$$ \int \delta(x-a) \, f(x) \, dx = f(a) = \int f(a) \, \delta(x-a) \, dx $$
or
$$ \int \left[ f(x) \, \delta(x-a) – f(a) \, \delta(x-a) \right] \, dx = 0.$$
In order for the general integral to have a zero result then the integrand must be zero which leads to
$$f(x) \, \delta(x-a) = f(a) \, \delta(x-a)$$
The best way to study the Dirac function is in the context of measures or distributions, but if you are willing to accept as a definition for $\delta $ the functional equation
$\tag1\int_{x_{0}-\epsilon}^{x_{0}+\epsilon}f(x)\delta (x-x_{0})dx=f(x_{0}),\quad \forall \epsilon>0$ then it follows easily that
$\tag2\int_{-\infty}^{\infty}f(x)\delta’ (x-x_{0})dx=-\int_{-\infty}^{\infty}\frac{d f(x)}{d x}\delta (x-x_{0})dx$
so with $f(x)=e^{x^{2}}$, you get, using $(1)$ and $(2)$,
$\tag3\displaystyle \int_{-\infty}^{+\infty} \delta'(x-3)e^{x^2}dx=-6e^9$
The simple answer is that the $\delta(x-3)$ and all its derivatives are supported at $x=3$. Even if the integral were
$$
\begin{align}
\int_2^4\delta'(x-3)e^{x^2}\,\mathrm{d}x
&=\left[\delta(x-3)e^{x^2}\right]_2^4-\int_2^4\delta(x-3)2xe^{x^2}\,\mathrm{d}x\\
&=0-6e^9
\end{align}
$$
the boundary terms vanish. That is, away from $x=3$, $\delta(x-3)$ can be represented by the zero function.
From Comments
A.S. mentions that $e^{x^2}$ does not have the proper decay at $\infty$ to be a standard test function. However, $\delta’$ has compact support, i.e. $\{0\}$, and a test function applied to such a distribution can be modified outside the compact support and not alter the value obtained.
So to be technically correct, we should write the integral as
$$
\int_{-\infty}^\infty\varphi(x-3)\delta'(x-3)e^{x^2}\,\mathrm{d}x
$$
where $\varphi\in C_C^\infty$, $\varphi(x)=1$ on a neighborhood of $\{0\}$. Then $\varphi(x-3)\delta'(x-3)=\delta'(x-3)$. Furthermore, $\varphi(x-3)e^{x^2}$ is a standard test function.
The expression written is ill-defined, but look at the improper integral as the limit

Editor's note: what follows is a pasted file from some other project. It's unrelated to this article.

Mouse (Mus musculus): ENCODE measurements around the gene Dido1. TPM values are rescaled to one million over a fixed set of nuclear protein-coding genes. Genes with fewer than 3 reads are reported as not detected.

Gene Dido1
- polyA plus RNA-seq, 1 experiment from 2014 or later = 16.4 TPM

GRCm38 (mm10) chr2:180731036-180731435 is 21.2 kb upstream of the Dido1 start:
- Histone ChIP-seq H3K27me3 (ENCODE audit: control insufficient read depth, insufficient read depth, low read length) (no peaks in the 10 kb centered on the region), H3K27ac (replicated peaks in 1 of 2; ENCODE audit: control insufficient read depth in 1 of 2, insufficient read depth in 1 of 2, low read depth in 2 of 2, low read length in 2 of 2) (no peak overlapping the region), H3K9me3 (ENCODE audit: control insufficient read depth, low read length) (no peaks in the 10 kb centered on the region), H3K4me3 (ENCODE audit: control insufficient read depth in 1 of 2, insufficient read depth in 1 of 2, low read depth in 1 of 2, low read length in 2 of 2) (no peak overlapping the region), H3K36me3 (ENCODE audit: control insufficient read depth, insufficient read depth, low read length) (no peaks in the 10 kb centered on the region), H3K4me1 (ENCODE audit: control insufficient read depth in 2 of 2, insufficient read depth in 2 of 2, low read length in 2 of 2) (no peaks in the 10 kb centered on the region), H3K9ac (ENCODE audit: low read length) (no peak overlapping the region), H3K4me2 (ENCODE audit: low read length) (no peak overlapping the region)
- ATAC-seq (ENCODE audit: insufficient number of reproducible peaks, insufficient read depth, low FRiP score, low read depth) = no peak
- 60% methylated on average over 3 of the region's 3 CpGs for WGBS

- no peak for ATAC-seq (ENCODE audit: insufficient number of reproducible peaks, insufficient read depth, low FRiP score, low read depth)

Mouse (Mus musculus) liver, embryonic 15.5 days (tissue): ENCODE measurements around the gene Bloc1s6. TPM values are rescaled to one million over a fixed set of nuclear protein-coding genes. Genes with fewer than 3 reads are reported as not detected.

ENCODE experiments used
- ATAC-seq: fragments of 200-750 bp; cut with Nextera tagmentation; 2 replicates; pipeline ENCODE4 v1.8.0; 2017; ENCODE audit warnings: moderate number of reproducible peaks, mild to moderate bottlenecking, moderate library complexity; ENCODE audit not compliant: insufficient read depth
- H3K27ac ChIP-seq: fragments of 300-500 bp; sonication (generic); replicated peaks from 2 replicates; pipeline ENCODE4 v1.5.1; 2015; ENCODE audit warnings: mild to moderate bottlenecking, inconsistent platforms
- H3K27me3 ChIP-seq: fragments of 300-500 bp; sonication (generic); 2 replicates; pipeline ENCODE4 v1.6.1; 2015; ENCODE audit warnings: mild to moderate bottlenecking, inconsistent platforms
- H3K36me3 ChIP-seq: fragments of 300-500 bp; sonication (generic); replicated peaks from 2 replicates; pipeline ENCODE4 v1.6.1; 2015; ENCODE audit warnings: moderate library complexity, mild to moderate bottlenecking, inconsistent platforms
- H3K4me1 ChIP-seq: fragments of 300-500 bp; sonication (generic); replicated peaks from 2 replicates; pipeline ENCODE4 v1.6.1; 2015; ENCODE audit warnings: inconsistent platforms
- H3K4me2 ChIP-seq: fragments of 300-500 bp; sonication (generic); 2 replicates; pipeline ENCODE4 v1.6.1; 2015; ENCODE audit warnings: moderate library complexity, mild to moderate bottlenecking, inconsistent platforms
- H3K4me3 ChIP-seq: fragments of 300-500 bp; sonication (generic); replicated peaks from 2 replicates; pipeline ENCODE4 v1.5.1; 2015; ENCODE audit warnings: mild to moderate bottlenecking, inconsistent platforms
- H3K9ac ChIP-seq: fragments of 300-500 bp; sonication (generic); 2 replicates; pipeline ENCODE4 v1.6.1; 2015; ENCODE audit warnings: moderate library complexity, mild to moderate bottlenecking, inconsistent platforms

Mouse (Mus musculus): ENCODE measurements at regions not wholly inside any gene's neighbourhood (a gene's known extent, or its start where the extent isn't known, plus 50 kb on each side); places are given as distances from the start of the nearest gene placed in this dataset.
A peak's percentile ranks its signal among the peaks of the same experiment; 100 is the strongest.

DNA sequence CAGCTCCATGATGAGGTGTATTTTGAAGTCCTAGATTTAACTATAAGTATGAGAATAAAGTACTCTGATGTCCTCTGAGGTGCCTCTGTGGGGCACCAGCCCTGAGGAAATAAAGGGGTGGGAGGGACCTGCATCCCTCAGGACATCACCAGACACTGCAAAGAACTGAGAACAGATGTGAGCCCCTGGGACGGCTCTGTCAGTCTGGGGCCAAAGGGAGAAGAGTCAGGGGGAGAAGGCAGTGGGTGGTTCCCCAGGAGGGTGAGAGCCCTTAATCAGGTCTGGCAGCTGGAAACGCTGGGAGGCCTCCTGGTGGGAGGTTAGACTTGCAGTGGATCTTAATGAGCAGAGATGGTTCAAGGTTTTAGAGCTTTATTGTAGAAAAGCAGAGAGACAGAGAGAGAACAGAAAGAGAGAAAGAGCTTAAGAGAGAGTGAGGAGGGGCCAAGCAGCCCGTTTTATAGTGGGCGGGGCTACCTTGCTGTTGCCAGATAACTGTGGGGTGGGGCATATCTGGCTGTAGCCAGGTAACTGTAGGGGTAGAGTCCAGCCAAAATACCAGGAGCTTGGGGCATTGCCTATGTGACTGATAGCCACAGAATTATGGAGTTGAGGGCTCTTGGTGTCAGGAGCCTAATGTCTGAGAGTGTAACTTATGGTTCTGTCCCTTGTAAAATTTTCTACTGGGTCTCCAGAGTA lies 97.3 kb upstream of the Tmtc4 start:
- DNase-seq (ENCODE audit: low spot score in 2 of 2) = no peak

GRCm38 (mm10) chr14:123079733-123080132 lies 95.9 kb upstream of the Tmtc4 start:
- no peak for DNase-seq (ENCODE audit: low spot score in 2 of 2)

$$
\int_{-\infty}^{\infty} \delta ‘(x-3) e^{x^2} dx = \lim_{L, \Lambda \to \infty}\int_{-\Lambda}^{L}
\delta ‘(x-3)e^{x^2} dx \\ =\lim_{L, \Lambda \to \infty}\left( \delta (x-3) e^{x^2}\biggr\rvert_{-\Lambda}^{+L} – 2 \int_{-\Lambda}^{L} \delta (x-3)xe^{x^2}dx \right) = -6e^{9}
$$
And for $L$ large enough, $L>3$, we can be sure that the first term vanishes when evaluated on the limits, before taking the limits, hence the result you have follows from the remaining term
Here is a brief comment on the previous answers: Let $X \subset \Bbb{R}^d$ be open. Then
Distributions are elements of $\mathcal{D}'(X)$, where $\mathcal{D}'(X)$ is the dual of $C_c^{\infty}(X)$ equipped with a suitable topology.
$\mathcal{E}'(X)$ is the dual of $C^{\infty}(X)$ equipped with a suitable topology.
There is a natural way of identifying $\mathcal{E}'(X)$ as the space of compactly supported distributions. Consequently, people are often sloppy about making a clear distinction between these two notions.
In this problem, derivatives of $\delta$ are compactly supported and thus the problem leads us to two different interpretation:
The problem does not make sense when $\delta’$ is understood merely as distribution.
It does make sense when $\delta’$ is understood as an element of $\mathcal{E}'(\Bbb{R})$. Then the integral can be computed as @robjohn pointed out: introduce any cut-off function $\varphi \in C_c(\Bbb{R})$ such that $\varphi \equiv 1$ near $3$ and then replace $e^{x^2}$ by $e^{x^2}\varphi(x)$.